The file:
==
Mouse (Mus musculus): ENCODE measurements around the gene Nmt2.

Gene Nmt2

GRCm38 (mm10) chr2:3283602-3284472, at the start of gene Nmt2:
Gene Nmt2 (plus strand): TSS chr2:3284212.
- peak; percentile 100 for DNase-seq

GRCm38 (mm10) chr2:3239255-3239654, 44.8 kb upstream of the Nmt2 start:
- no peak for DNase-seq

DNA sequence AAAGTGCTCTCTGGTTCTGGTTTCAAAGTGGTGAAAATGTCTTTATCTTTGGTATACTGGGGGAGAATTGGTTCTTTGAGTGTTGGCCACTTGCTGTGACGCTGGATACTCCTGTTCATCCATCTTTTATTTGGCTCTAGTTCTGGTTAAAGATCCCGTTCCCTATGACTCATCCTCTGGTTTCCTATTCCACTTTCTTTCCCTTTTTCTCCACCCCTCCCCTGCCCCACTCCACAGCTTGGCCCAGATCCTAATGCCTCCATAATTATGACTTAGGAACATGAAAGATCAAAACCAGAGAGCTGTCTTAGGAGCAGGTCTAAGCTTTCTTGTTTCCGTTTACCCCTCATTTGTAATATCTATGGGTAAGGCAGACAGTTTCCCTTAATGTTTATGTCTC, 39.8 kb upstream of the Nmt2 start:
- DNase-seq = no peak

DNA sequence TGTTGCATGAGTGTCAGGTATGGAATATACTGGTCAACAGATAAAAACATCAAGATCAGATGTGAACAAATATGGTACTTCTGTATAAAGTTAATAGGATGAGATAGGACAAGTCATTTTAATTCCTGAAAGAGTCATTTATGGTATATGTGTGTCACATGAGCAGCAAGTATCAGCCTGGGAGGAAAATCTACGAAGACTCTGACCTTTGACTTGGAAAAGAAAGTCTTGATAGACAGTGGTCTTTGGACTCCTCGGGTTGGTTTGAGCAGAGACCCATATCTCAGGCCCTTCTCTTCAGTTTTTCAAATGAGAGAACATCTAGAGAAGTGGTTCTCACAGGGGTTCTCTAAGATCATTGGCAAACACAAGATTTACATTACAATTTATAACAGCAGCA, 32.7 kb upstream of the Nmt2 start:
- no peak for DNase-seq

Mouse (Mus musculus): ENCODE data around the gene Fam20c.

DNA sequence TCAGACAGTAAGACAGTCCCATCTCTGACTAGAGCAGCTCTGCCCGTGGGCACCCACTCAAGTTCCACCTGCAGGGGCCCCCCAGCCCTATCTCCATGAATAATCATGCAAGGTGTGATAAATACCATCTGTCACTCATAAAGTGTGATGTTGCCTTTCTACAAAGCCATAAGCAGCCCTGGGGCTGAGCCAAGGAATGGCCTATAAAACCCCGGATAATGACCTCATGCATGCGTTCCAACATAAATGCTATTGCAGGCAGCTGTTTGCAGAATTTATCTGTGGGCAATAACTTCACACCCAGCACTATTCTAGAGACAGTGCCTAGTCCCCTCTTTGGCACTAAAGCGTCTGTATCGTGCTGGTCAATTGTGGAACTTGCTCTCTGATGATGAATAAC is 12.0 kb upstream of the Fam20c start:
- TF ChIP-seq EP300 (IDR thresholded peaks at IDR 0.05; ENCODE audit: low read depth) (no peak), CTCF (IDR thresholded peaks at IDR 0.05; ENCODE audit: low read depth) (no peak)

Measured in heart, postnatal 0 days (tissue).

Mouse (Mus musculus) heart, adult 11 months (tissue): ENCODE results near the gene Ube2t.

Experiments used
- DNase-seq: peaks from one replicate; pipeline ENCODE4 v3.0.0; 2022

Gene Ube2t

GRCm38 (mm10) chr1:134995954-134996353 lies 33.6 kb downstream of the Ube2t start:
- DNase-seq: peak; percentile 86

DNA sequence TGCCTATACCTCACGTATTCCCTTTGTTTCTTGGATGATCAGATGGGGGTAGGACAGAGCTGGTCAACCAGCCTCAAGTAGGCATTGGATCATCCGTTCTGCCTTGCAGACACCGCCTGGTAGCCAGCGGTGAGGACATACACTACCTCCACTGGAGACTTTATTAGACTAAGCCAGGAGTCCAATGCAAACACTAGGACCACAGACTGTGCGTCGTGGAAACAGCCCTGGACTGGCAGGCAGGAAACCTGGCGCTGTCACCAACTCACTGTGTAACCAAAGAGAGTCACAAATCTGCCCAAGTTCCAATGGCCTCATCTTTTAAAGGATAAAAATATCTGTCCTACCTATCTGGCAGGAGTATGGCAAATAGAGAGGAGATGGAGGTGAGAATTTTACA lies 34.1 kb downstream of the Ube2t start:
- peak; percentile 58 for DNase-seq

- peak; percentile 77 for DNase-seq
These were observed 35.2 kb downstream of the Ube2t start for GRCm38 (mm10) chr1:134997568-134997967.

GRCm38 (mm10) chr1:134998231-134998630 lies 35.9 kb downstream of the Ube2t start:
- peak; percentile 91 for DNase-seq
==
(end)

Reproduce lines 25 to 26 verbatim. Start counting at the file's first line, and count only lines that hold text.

These were observed 35.2 kb downstream of the Ube2t start for GRCm38 (mm10) chr1:134997568-134997967.

GRCm38 (mm10) chr1:134998231-134998630 lies 35.9 kb downstream of the Ube2t start: